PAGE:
Approaching the top of the world’s steepest, tallest rollercoaster ought to feel pretty terrifying. As we in real estate approach the dive drop from a decade of rising home prices, you may want to double check your seatbelts.

Signaling the price drop to come are increasing price cuts. Here in California, the share of homes on the market with a price drop in April 2022 was:

Price cuts have remained level in San Jose, at 16%, and fallen in Fresno and Bakersfield.

While more instances of price cuts typically indicates a slowing market, the national median average days-on-market was a record-low 15 days in May 2022, down from 19 days a year earlier, according to Redfin.

A reflection of low inventory, homebuyer demand continues to outweigh supply — just no longer enough to fuel continuous price increases.

But expect this days-on-market figure to change quickly. The market is adjusting rapidly to higher interest rates and reduced buyer enthusiasm. In fact, while today’s share of price cuts is the highest since late-2019, price cuts tend to peak in the latter half of the year. To see such a steep rise in price cuts in April — still in the spring buying season — means the roller coaster is just getting started for real estate professionals.

Related article:

Behind the curtain of the Fed’s latest rate hike


Price cuts sound the alarm for future home prices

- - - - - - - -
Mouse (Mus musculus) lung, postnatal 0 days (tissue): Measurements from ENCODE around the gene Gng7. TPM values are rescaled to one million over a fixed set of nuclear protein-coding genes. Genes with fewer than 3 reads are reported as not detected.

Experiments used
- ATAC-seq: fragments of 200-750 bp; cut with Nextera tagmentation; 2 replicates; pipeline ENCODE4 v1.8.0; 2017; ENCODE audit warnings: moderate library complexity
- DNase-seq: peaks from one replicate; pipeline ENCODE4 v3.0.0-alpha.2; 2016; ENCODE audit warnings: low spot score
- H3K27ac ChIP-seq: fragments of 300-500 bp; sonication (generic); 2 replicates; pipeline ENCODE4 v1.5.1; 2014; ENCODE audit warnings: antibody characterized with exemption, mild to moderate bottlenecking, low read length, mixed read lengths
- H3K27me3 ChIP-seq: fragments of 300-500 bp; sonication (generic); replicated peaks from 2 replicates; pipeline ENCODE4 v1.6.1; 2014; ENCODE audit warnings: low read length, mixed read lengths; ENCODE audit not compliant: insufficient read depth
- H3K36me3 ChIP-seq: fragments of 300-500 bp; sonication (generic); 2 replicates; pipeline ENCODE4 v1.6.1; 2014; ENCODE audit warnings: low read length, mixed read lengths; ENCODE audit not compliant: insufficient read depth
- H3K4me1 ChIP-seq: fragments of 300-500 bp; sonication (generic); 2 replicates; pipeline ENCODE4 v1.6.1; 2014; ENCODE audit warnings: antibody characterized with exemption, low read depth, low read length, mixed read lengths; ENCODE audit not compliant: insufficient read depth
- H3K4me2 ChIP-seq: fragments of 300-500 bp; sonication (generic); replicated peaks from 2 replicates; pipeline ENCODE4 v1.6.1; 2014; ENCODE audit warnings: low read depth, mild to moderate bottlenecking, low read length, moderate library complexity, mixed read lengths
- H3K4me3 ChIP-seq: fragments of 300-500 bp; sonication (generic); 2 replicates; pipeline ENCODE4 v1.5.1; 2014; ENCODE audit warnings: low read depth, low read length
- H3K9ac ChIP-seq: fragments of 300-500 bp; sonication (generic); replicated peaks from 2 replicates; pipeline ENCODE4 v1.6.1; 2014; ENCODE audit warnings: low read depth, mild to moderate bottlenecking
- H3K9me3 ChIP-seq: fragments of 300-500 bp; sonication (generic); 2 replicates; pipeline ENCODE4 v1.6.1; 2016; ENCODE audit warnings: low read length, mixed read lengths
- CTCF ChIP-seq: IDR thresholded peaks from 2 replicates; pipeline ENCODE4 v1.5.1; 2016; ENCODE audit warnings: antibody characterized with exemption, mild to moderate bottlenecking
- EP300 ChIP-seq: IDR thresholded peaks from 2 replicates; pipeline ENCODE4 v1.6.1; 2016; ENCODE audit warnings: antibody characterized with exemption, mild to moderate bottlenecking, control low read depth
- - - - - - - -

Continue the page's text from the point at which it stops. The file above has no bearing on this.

While home prices continue to rise, the housing cycle is led primarily by jobs, followed by interest rates, home sales volume and only then, home prices.

California’s jobs market has yet to recover all of the 2.8 million jobs lost at the outset of the 2020 recession, with 300,000 workers still jobless as of April 2022.

Further, mortgage interest rates began rising in January 2022, skyrocketing from near 3.00% to a whopping 5.78% as of the third week of June 2022. Today’s higher rates have resulted in a dramatic cut to buyer purchasing power, devastating the ability for mortgaged homebuyers to compete in today’s still-tight market.

Home sales volume has accordingly fallen back in 2022, the result of fewer qualified homebuyers and fewer properties being listed by would-be sellers, who are choosing to stay put rather than run the risk of being unable to find a suitable replacement property or qualify for a new mortgage.

Sticky pricing means home prices are usually the last to decline. But the dominoes are falling, and home prices are next.

California home prices have experienced an annual increase of 20% in the low tier, 25% in the mid tier and 28% in the high tier as of March 2022. This extreme pace of increase will lose all momentum in a matter of months due to each of these factors, and more: the 2020 recession is about to release its sequel on the economy — and this time, the housing market won’t escape unscathed.

Expect home prices to begin to decline in the second half of 2022, bottoming around 2025. For investors looking to take advantage of future price drops, the next predictable buy phase will arrive around 2024-2025 once prices have bottomed, jobs have fully recovered, and home sales volume begins to pick up.

Today’s increase in price cuts is just another alarm bell ringing in the housing market — for those who are willing to listen.

Real estate professionals — When you think the next recession will arrive? What will its impact be on your local housing market? Share your response in the comments below!

Related article:

Stay ahead of the next recession